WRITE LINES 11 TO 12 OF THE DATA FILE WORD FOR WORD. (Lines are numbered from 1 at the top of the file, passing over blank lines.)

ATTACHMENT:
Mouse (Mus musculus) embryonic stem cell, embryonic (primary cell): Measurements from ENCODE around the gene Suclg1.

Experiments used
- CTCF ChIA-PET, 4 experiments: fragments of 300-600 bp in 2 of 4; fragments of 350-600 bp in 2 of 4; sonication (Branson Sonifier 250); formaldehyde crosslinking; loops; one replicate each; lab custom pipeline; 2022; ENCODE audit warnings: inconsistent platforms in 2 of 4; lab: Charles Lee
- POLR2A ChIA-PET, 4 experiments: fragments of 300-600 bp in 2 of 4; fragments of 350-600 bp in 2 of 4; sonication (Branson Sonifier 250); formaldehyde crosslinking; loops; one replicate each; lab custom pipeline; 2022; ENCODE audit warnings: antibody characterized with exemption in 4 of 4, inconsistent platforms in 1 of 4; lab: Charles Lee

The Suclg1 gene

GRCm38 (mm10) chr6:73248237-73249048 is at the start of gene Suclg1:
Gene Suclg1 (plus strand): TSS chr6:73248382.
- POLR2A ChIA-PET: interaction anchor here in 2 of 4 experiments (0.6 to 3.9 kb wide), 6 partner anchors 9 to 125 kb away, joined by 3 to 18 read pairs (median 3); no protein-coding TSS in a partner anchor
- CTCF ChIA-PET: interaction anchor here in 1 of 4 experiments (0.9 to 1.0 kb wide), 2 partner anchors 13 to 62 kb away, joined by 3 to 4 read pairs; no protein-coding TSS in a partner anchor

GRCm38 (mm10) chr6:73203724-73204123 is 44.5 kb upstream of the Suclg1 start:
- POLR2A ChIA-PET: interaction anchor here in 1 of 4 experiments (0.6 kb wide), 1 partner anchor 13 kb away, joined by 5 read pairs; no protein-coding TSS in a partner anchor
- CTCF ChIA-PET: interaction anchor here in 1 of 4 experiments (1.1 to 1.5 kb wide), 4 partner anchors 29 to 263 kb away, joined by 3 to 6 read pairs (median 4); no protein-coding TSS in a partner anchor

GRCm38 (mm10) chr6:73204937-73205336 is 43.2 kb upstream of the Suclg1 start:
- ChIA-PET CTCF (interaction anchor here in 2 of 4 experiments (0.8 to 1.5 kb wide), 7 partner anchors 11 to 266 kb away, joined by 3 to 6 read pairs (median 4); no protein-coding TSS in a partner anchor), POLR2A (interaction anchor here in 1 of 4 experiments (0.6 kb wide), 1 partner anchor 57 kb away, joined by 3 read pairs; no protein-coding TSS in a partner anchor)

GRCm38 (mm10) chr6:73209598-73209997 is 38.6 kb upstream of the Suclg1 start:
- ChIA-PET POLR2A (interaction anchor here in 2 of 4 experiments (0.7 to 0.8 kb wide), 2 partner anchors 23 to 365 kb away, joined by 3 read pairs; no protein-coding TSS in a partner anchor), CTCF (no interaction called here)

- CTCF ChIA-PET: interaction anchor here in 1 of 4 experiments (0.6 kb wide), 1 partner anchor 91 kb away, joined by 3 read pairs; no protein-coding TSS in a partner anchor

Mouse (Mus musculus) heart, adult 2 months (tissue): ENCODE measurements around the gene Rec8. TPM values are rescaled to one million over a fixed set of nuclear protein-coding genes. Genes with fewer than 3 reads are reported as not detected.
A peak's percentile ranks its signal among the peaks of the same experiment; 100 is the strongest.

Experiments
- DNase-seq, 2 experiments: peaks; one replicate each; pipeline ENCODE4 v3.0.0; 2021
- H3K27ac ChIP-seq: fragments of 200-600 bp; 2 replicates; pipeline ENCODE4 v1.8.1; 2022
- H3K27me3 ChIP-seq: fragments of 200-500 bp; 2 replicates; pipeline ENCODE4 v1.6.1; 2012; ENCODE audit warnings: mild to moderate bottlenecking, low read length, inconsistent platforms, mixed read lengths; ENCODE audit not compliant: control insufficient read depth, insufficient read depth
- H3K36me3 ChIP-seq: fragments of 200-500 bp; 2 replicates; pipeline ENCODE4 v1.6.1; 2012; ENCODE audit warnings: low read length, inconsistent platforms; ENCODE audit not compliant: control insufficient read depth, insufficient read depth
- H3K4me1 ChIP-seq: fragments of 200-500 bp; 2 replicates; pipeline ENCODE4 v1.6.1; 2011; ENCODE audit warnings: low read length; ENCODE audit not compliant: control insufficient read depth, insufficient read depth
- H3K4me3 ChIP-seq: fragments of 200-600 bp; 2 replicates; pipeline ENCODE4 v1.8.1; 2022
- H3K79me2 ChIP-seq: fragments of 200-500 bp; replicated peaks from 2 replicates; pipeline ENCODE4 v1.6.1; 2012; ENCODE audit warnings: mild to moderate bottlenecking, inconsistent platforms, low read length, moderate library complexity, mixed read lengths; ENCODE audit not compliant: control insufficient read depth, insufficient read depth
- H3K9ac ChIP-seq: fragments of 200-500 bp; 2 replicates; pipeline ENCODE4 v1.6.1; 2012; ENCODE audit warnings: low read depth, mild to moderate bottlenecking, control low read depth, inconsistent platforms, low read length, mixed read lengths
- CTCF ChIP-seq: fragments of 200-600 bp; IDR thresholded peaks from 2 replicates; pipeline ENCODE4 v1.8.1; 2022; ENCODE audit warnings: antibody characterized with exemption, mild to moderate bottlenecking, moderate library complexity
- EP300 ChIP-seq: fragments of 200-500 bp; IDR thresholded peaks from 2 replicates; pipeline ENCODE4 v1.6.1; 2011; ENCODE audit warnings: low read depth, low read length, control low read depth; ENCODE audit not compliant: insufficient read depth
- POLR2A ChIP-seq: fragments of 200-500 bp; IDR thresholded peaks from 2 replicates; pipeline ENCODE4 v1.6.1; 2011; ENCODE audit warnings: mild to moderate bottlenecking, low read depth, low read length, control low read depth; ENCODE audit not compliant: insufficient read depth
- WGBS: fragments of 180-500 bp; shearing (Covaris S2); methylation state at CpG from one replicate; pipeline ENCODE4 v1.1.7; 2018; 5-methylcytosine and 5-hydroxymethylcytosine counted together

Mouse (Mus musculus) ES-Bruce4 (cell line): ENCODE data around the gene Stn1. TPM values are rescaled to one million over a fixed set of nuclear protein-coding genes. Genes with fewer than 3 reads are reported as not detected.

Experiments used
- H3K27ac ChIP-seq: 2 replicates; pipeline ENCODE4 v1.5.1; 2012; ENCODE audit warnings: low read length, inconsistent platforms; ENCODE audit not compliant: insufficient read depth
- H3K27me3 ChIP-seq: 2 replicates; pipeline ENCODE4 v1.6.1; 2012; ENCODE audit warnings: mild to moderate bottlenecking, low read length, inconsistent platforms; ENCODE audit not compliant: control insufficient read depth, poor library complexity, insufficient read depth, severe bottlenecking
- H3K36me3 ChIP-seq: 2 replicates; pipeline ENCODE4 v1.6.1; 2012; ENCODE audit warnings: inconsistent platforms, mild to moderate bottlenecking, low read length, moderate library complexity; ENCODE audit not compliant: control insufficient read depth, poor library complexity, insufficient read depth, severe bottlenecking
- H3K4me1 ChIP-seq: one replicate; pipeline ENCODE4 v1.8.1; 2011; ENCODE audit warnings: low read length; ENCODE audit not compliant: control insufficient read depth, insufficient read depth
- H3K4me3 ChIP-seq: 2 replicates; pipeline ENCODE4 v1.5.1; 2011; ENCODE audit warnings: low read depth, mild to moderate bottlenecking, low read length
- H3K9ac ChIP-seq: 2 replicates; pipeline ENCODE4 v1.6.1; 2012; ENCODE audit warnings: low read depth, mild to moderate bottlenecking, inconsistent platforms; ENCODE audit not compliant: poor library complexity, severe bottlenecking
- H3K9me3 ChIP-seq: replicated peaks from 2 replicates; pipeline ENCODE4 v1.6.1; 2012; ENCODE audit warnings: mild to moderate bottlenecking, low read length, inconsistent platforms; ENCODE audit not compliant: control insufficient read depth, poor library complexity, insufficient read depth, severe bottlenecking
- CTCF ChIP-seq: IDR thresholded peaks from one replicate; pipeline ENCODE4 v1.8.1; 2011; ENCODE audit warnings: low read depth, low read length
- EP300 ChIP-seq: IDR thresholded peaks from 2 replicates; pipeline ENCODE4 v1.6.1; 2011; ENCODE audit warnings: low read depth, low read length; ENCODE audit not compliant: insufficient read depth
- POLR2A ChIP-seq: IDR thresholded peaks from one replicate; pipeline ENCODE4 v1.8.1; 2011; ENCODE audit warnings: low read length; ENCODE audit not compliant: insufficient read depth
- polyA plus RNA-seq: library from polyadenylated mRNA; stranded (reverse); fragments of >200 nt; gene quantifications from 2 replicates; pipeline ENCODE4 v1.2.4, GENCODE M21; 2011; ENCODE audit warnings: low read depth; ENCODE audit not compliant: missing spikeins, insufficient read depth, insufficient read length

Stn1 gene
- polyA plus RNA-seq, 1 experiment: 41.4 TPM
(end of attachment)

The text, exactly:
- POLR2A ChIA-PET: interaction anchor here in 1 of 4 experiments (0.6 kb wide), 1 partner anchor 13 kb away, joined by 5 read pairs; no protein-coding TSS in a partner anchor
- CTCF ChIA-PET: interaction anchor here in 1 of 4 experiments (1.1 to 1.5 kb wide), 4 partner anchors 29 to 263 kb away, joined by 3 to 6 read pairs (median 4); no protein-coding TSS in a partner anchor